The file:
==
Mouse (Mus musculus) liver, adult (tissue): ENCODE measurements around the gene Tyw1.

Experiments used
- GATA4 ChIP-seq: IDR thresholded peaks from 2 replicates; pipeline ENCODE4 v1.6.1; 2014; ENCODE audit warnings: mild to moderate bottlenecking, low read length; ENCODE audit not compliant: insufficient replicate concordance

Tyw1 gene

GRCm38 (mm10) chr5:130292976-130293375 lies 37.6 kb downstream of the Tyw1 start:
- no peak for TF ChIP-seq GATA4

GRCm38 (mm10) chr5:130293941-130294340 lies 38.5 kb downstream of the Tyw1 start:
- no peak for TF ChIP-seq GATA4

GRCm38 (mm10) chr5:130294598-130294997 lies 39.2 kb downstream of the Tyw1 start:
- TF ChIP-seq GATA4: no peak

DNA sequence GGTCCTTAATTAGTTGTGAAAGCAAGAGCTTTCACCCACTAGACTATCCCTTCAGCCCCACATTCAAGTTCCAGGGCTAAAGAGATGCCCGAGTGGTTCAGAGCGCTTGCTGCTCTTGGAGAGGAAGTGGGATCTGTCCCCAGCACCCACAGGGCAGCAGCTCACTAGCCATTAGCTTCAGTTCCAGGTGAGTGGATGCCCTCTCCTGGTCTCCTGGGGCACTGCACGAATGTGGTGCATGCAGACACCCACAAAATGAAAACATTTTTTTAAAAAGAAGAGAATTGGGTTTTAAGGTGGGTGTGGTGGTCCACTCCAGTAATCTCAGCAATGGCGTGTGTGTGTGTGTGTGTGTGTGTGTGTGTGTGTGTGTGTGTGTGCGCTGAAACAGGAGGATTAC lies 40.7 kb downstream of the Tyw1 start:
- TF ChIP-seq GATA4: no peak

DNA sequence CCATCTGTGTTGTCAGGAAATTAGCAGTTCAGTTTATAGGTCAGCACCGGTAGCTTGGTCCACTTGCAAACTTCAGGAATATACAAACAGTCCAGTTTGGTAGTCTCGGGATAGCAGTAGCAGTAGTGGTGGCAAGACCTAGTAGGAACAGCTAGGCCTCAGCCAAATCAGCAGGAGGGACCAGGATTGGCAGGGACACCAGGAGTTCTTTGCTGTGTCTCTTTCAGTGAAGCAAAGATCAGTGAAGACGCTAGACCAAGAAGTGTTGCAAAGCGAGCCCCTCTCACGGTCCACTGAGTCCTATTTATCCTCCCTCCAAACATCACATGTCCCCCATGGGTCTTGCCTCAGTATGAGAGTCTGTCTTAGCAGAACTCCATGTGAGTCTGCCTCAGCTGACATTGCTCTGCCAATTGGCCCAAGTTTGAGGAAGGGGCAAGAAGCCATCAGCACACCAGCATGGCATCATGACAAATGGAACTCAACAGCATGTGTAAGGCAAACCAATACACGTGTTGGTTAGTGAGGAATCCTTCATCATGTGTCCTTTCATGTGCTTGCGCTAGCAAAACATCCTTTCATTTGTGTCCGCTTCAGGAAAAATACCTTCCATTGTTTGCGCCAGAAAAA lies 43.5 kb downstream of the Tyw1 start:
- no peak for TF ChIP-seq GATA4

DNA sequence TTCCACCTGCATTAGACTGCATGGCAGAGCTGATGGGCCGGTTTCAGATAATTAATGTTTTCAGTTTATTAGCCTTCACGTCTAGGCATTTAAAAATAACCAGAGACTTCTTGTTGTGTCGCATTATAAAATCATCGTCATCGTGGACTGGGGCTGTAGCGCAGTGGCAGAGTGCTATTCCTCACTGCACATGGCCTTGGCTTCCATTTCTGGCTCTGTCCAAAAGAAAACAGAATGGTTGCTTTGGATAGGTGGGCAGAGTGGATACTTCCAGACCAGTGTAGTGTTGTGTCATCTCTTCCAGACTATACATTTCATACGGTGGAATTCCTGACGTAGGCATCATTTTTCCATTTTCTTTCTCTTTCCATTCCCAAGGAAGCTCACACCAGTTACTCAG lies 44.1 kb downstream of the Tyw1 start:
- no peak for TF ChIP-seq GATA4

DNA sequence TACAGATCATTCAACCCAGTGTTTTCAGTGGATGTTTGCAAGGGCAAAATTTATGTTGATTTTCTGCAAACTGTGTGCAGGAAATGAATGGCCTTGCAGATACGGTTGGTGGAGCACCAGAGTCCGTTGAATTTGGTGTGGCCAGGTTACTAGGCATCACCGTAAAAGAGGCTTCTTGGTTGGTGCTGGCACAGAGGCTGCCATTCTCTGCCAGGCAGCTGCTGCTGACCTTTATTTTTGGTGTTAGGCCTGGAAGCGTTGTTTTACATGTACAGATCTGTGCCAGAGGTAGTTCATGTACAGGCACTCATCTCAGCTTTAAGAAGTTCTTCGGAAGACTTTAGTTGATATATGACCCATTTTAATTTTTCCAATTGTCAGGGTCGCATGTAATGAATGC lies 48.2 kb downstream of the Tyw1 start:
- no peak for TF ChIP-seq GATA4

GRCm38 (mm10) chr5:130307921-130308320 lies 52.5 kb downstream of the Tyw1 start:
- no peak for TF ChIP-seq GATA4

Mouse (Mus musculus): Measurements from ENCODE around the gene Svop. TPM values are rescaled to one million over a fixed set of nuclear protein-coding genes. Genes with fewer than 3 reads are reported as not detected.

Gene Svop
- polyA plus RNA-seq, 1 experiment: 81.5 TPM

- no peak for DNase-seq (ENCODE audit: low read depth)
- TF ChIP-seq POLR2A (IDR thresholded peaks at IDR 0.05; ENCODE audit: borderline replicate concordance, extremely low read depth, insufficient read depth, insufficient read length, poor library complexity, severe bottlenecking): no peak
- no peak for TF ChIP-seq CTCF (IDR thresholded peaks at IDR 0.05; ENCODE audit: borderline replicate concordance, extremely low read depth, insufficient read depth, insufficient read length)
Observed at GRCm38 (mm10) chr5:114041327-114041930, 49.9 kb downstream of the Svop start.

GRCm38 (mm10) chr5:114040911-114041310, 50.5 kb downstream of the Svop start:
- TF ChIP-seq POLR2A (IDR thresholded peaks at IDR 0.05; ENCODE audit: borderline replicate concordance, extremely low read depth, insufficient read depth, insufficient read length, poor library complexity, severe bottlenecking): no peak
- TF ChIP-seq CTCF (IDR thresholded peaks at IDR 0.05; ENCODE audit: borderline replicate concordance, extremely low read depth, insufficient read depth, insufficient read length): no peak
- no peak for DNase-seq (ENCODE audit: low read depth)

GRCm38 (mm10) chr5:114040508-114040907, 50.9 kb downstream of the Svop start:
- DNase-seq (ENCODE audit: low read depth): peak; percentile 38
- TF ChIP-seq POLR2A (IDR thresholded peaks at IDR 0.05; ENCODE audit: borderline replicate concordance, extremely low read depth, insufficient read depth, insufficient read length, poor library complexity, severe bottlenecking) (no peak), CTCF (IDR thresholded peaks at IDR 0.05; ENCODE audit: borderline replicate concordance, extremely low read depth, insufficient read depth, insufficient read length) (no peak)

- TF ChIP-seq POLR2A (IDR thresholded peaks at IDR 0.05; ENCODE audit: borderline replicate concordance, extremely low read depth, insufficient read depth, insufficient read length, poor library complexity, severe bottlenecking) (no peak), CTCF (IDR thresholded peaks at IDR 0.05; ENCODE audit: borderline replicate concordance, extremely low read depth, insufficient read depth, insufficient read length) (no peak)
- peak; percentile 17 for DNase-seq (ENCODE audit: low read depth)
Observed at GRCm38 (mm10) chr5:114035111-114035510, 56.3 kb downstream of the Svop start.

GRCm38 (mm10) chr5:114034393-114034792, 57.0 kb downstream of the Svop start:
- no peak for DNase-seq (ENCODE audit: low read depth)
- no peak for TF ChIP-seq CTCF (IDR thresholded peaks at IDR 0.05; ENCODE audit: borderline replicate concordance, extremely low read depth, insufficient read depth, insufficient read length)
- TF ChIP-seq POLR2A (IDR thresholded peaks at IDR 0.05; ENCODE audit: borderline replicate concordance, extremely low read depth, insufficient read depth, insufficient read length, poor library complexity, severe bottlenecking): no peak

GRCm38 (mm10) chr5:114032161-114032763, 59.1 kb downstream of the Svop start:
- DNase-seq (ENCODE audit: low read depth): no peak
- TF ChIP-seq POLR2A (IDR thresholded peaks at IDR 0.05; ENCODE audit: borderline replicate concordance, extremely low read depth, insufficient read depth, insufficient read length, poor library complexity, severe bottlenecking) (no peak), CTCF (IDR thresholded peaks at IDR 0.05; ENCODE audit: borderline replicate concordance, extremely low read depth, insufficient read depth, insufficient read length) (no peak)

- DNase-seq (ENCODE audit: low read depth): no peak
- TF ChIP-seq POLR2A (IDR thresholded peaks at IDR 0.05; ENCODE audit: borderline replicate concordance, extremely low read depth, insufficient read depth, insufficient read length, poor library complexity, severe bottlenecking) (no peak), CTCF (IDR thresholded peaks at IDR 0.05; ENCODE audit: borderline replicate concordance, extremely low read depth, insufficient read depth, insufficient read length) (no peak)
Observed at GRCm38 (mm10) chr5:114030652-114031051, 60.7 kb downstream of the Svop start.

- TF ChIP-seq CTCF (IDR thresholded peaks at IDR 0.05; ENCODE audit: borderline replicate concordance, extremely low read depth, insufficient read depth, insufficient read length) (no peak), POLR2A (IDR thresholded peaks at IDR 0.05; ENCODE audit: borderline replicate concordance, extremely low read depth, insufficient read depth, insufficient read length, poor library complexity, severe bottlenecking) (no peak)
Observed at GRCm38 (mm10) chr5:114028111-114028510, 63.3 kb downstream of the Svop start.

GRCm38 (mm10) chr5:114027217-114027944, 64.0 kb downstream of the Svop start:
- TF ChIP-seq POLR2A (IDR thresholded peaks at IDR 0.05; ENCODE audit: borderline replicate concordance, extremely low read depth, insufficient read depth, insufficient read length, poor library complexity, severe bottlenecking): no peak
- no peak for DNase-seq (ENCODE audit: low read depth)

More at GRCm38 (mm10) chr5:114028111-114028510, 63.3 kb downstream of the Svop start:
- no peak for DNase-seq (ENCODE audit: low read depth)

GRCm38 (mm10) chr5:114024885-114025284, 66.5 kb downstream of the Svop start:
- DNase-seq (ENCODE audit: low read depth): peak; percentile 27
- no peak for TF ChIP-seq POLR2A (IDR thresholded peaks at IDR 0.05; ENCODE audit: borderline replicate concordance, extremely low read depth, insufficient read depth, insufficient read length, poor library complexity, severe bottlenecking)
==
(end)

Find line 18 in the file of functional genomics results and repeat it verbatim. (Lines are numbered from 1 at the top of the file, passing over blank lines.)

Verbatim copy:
- no peak for TF ChIP-seq GATA4